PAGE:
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Without Honor

Without Honor(1949)

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Without Honor (1949)

Without Honor is a taut post-war melodrama about a housewife, Jane Bandle (Laraine Day), who is engaged in an extra-marital affair with a married man, Dennis Williams (Franchot Tone). Jane's marriage to her husband, Fred (Bruce Bennett) is an unhappy one and she eagerly welcomes the affections of her lover Dennis. But when Dennis arrives at her home to end the affair, Jane becomes despondent and violently threatens to commit suicide. In a furious attempt to keep Jane from harming herself, Dennis is badly injured. Things quickly spiral out of control when Jane discovers that her abusive brother-in-law Bill (Dane Clark), who has a history of harassing and assaulting her, knows about her affair with Dennis. In an act of twisted revenge for her constant rebuffing of his advances, Bill reveals to Jane that he hired a private investigator to follow her and Dennis, and plans to inform Fred, as well as Dennis's wife Katherine (Agnes Moorehead), of the affair.

After getting her start at RKO in several Westerns alongside actor George O'Brien, Laraine Day (billed in those early films as Laraine Johnson, a subtle variant of her birth name "La Raine") signed a contract with MGM and was cast in the first installment of the studio's popular Dr. Kildare series, Calling Dr. Kildare (1939), starring Lew Ayres. Day appeared in five more Dr. Kildare films, departing the series after its penultimate sequel Dr. Kildare's Wedding Day (1941). While Day never had the same level of stardom as some of her leading lady contemporaries at MGM, she was quite popular with audiences throughout World War II. But Day's greatest roles were outside of her studio contract, with films such as Alfred Hitchcock's Foreign Correspondent (1940) co-starring Joel McCrea, Mr. Lucky (1943) with Cary Grant and Bride by Mistake (1944) featuring a screenplay written by the legendary husband-and-wife duo of Henry and Phoebe Ephron.

Dane Clark was also a wartime staple at his home studio of Warner Brothers, making his credited debut alongside Humphrey Bogart in Action in the North Atlantic (1943), immediately followed by the immensely popular Destination Tokyo (1943), receiving third billing after veteran actors Cary Grant and John Garfield. Clark worked steadily throughout the 1940s and was given the chance to demonstrate his vast range as an actor in the rarely seen Moonrise (1948), directed by Frank Borzage. In the 1950s, Clark continued to make films, eventually making a successful transition to television and appearing in series such as The Twilight Zone, Ironside, Police Story, Fantasy Island and Murder, She Wrote, among many others.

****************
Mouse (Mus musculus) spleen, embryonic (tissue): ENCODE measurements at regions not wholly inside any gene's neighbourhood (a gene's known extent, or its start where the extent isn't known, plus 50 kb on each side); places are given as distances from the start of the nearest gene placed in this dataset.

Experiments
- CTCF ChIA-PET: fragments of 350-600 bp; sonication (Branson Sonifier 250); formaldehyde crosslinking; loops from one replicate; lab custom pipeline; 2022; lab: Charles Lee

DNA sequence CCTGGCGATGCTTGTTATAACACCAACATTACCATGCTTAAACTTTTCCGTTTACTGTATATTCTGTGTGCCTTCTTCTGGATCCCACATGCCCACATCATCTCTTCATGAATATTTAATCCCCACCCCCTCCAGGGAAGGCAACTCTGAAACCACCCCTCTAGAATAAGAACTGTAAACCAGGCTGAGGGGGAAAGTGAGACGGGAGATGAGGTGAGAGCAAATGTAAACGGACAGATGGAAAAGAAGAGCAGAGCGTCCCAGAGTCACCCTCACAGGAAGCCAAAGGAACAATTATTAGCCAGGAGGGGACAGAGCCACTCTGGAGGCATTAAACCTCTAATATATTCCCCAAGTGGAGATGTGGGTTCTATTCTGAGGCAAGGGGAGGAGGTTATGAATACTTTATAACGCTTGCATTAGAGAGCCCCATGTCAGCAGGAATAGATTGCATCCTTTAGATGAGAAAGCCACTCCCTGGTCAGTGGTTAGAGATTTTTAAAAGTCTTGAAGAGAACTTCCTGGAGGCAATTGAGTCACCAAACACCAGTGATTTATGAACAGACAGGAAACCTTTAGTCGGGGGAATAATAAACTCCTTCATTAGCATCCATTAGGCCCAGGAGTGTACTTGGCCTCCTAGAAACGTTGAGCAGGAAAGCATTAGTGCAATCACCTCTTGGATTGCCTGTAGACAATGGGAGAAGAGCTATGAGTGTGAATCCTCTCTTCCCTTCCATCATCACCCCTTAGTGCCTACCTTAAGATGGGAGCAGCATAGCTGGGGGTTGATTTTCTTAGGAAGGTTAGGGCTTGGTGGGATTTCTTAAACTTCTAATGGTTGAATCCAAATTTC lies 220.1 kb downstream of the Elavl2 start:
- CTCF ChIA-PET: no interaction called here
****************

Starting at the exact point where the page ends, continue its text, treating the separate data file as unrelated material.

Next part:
Agnes Moorehead got her start in radio and was soon invited to join Orson Welles' Mercury Players, performing in several radio programs. In 1941, Welles cast Moorehead in Citizen Kane, which was her film debut and kicked off a long and successful Hollywood career, receiving four Best Supporting Actress Academy Award Nominations for performances in The Magnificent Ambersons (1942), Mrs. Parkington (1944), Johnny Belinda (1948) and Hush...Hush, Sweet Charlotte (1964). In 1964, Moorehead turned to television, starring as Endora in the popular sitcom Bewitched until 1972.

Director Irving Pichel got his start in 1930 under contract at Paramount Studios as a character actor. But it was behind the camera that interested Pichel, and in 1932 he made his co-directorial debut for RKO with The Most Dangerous Game, starring Joel McCrea and Fay Wray. Pichel spent most of the 1930s juggling his acting and directing career, but after signing a contract with 20th Century-Fox in 1939, Pichel shifted his focus entirely to directing, although he would occasionally provide uncredited voicework. Pichel enjoyed a prolific output throughout the 1940s with films such as The Pied Piper (1942), Tomorrow Is Forever (1946), Mr. Peabody and the Mermaid (1948) and the George Pal-produced Destination Moon (1950), which is perhaps his most recognizable film. Unfortunately, like so many others working in Hollywood at the time, Pichel's career suffered as he was targeted for his political affiliations by the House on Un-American Activities Committee.

Despite having the mature themes that post-war audiences craved, Without Honor was not at all well received. And critics weren't too terribly impressed either, offering sharp criticism over the decidedly adult and "trashy" subject matter as well as the wasted talents of the cast on such a lackluster story. The film also received swift condemnation from censors, affecting its release in a number of states and almost resulted in a complete ban in certain cities, such as Boston. The film was re-released in the 1950s as Woman Accused, not to be confused with the 1933 Paramount film The Woman Accused starring Nancy Carroll and Cary Grant.

A low-budget B film noir/melodrama, of which there were many excellent films with this designation produced in post-WWII Hollywood, Without Honor is an interesting film and curious entry in filmographies of its cast.

Director: Irving Pichel
Producers: Raymond Hakim and Robert Hakim
Screenplay: James Poe
Cinematography: Lionel Lindon
Editing: Gregg C. Tallas
Art Direction: Perry Ferguson
Original Music: Max Steiner
Cast: Laraine Day (Jane Bandle), Dane Clark (Bill Bandle), Franchot Tone (Dennis Williams), Agnes Moorehead (Katherine Williams), Bruce Bennett (Fred Bandle). BW-69m.

By Jill Blake

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